In the private sector, the degree to which organisations adopt change management strategies is often driven by threats to the business or customer dissatisfaction rather than business benefits.
In the public sector, it is slightly different as the combination of Gershon's call for joined up working with the 'Efficiency Review' and the ODPM's e-gov savings targets, amongst others, have qualified the reasons and benefits of change.
E-procurement is widely recognised as a dynamic key to unlocking savings.
But with organisations undergoing 'Business Process Re-engineering' - mapping end-to-end business processes to reduce duplication of effort - in a bid to reach the zenith of 'Transformational Government' (TG), new ways of working and the management of inherent change must be sensitively developed.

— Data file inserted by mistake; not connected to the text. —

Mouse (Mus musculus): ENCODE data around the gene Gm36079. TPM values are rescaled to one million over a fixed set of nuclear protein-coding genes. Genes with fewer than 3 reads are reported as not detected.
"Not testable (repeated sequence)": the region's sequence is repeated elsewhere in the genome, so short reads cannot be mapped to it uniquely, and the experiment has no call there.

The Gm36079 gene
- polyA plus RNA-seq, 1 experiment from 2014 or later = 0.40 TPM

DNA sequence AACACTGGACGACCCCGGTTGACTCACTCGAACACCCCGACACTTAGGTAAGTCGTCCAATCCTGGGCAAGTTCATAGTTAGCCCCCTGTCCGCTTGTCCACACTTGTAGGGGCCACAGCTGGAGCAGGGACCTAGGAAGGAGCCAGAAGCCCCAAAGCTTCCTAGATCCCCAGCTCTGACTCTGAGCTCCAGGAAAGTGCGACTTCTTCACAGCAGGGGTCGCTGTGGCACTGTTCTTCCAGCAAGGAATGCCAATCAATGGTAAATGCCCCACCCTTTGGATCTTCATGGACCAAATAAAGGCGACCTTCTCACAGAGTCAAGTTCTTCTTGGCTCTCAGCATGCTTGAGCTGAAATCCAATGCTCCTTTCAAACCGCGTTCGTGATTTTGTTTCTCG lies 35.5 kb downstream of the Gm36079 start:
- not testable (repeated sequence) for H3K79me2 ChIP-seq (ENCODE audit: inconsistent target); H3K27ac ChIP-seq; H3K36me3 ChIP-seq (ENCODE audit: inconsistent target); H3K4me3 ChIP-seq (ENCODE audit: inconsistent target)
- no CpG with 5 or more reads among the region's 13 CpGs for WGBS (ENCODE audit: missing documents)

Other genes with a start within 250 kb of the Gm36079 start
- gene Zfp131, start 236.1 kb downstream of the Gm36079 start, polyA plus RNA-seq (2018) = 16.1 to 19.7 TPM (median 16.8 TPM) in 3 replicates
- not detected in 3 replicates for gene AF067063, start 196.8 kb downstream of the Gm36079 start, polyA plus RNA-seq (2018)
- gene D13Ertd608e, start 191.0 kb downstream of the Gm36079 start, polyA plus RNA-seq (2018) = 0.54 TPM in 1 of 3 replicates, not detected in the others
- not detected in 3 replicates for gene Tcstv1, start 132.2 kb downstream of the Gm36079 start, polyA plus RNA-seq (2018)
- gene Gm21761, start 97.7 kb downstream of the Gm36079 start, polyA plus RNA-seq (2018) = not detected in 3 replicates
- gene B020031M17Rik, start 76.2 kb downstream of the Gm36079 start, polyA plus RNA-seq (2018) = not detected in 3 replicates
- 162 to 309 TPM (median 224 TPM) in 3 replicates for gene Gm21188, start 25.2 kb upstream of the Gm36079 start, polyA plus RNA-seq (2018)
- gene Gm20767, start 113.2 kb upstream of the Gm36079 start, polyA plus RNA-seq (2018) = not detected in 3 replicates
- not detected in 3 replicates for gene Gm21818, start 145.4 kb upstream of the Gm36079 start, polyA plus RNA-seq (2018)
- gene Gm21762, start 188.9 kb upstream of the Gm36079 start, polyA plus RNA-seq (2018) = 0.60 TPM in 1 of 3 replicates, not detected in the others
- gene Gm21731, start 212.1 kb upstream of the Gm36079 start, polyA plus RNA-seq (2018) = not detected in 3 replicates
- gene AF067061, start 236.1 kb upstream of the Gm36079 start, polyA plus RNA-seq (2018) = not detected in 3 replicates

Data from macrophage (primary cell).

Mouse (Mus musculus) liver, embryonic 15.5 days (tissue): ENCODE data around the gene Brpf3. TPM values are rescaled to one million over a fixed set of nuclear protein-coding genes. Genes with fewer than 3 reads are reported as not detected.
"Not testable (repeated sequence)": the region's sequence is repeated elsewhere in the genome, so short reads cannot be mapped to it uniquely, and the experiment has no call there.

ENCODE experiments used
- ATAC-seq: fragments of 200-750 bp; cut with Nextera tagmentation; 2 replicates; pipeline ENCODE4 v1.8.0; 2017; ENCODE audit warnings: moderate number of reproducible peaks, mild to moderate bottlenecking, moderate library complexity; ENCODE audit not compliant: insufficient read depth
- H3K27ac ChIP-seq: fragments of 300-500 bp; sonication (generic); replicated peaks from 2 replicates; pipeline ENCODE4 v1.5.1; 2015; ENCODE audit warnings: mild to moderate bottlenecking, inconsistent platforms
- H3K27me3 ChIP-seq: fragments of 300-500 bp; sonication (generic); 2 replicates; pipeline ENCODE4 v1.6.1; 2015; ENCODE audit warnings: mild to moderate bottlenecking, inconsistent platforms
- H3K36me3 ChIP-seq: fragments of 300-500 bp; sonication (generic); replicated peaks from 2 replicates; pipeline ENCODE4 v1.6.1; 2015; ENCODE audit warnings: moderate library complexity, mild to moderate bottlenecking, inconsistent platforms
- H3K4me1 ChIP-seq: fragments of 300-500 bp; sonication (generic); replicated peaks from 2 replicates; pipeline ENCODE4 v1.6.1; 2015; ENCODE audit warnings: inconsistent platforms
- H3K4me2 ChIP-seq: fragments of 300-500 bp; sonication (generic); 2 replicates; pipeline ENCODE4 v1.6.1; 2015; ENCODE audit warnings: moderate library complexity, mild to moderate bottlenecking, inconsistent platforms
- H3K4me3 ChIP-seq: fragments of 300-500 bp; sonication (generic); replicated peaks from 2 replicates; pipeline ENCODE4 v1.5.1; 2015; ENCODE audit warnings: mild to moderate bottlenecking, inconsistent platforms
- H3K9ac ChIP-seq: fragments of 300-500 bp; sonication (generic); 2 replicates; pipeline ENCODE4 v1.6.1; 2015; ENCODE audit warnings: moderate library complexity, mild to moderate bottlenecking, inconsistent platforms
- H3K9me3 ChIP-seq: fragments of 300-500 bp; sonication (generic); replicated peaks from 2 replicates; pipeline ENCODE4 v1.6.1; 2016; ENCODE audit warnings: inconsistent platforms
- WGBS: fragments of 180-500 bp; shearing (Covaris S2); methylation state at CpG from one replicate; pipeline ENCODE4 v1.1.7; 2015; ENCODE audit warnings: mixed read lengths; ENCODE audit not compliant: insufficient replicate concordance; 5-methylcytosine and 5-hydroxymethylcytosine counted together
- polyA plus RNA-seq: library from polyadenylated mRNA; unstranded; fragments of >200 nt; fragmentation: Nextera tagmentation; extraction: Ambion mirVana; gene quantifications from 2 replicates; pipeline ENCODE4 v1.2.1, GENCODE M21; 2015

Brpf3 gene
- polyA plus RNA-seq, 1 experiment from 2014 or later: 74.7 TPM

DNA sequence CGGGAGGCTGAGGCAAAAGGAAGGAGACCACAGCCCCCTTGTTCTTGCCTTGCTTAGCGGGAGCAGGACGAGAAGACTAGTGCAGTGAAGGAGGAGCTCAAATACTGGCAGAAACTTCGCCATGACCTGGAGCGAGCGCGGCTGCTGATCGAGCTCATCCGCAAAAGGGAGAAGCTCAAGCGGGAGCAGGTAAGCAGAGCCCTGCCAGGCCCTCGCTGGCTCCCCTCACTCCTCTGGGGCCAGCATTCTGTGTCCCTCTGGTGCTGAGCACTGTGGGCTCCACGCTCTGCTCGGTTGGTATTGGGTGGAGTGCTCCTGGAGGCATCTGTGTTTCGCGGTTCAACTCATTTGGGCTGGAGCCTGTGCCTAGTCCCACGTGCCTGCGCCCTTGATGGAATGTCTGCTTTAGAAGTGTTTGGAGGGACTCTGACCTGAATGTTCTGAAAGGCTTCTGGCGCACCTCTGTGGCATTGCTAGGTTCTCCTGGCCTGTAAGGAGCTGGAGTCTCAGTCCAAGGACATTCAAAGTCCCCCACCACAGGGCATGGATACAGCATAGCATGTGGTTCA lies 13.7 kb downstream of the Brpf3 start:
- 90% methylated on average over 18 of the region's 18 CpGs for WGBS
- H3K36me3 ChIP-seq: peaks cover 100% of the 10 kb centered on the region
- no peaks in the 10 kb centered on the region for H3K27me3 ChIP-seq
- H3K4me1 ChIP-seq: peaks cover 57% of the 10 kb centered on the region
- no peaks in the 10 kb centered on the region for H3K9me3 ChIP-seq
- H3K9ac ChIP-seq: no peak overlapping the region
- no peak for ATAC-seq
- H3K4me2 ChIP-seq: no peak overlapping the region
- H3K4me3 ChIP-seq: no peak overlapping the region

Basic psychology tells us that people do not like change in any walk of life and this is especially the case in the workplace.
Without the correct management, personnel can jump to conclusions that their jobs are under threat and that the term 'efficiencies' is the same as 'cuts' rather than best practice procurement.
Within procurement circles, this is perhaps amplified by the personal relationships that a buyer builds with their preferred suppliers as part of day-to-day activity.
But it is sometimes this very 'friendship' that can breed complacency in an agreement, causing price drift - this is particularly true in the IT sector.
Perhaps reason enough why competitive government frameworks are de rigeur and the days of off-tender purchasing are numbered.
This post is part of a series of articles addressing e-procurement and written by Peter Robbins, MD, Probrand Ltd which publishes the Mercato Total Commerce and www.theitindex.co.uk
If you want to read other articles in the series, please click on the author's link above.